Microsoft v. Google battle for students

Microsoft and Google are giving technology to schools and colleges in hopes of winning students’ minds, reports the San Jose Mercury News.

With the recession taking a bite out of university endowments and public school budgets alike, the competition between Google and Microsoft to convert the nation’s colleges, universities and schools to the companies’ free e-mail and other IT services that run on the Internet “cloud” — outsourcing that can save a large university hundreds of thousands of dollars a year — has only grown more fierce.

. . . Just a year ago, (Jay) Martino’s sixth-graders would have generated reams of paper as they researched mummies, Cleopatra and King Tut. This fall, the students’ work exists on the “cloud” — bits of data flowing across Google’s network, accessible from any computer with a Web browser and a password.

Microsoft also provides cloud-based educational software, [email protected], to schools for free.

“The benefit to Microsoft is that students are able to get familiar with Microsoft technology and be more ready for the work force,” said Anna Kinney, director of [email protected] “Students graduate from college and go into the work force, ready on Day One to work on Microsoft products.”

In light of this post, note that Microsoft has joined the Partnership for 21st Century Skills, while Google has held back.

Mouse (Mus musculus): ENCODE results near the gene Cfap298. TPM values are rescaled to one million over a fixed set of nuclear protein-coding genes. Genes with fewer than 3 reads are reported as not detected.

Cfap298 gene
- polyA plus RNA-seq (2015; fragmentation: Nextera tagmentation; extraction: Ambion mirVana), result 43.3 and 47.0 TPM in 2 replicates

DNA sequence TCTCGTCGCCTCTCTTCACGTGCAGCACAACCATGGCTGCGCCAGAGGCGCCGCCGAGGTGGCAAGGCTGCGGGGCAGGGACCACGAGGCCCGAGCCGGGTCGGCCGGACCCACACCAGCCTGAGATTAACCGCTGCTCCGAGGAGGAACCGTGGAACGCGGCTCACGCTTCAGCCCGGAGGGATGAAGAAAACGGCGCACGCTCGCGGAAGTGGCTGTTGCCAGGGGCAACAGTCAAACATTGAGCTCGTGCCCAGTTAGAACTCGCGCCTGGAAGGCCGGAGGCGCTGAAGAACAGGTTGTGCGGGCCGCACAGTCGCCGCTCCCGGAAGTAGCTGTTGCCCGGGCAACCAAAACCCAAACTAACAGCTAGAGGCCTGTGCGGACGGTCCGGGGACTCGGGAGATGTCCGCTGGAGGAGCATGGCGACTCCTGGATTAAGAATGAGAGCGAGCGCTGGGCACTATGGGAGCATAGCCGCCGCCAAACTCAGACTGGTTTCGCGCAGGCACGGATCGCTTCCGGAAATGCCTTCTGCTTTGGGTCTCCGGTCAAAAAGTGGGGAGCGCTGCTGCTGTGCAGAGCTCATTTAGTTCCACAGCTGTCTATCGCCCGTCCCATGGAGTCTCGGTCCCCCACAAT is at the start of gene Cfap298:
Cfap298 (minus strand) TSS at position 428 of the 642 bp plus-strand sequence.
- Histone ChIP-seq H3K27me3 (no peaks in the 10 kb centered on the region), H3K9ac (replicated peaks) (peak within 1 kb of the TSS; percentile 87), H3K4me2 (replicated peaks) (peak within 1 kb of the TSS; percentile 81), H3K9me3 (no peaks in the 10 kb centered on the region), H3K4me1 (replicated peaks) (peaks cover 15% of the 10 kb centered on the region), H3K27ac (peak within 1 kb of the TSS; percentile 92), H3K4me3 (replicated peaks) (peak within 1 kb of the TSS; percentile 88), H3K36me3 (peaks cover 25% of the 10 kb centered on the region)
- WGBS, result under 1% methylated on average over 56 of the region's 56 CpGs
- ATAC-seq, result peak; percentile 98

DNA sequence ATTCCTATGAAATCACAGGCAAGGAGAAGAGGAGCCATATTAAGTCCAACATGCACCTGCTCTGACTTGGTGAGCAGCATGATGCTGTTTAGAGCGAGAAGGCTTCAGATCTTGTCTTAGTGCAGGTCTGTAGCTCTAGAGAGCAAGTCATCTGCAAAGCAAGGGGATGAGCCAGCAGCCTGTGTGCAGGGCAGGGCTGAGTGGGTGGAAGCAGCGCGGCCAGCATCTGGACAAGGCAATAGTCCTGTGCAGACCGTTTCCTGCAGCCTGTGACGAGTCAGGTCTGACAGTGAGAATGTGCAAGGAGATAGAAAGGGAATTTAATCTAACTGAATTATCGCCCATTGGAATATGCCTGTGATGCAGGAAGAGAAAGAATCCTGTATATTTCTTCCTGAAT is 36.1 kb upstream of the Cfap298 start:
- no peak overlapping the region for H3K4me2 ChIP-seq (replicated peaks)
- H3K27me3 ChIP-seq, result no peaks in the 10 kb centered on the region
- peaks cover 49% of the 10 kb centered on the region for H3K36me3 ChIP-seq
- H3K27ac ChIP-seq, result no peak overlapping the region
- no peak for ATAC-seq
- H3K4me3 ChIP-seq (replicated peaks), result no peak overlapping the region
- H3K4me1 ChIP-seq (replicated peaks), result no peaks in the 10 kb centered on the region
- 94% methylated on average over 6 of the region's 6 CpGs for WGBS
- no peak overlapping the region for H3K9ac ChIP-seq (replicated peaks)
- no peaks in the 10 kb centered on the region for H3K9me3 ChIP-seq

Update: The Daily Riff is concerned about conflicts between Bill Gates’ education philanthropy, which has made him very influential in policy debates, and his role as chairman of Microsoft.

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  1. Michael E. Lopez says:

    I’ve a vague distaste for the corporatization of education.

    But that’s nothing compared to the distaste I have for “cloud” data storage as a substitute for a hard drive in your closet.

    When someone else physically possesses your data, they can take it away from you. They can be careless with it, too.

    You want “cloud” networks? Great. Upload a copy of what you’re working on. But make regular, secure local backups of EVERYTHING. And put absolutely nothing you would ever want to be even the slightest bit secure on a cloud network. It’s a good habit to assume that everything you put up there will be read by 100,000 people. It won’t, because no one cares about your King Tut experiment, but it’s a good habit nonetheless.

    THAT would be a good lesson to be teaching 6th graders.

  2. Deirdre Mundy says:

    Is this any different from when Apple gave all those free computers to schools? It took me years to get over my “Apple is the only way!” bias…. because from Kindergarten on, it was ALL apple….

  3. Aeiluindae says:

    Cloud storage isn`t all bad, especially in a school situation. My high school computer courses made significant use of Google Docs, Groups, and many other online services for collaborative work, and it made things much easier and more productive.


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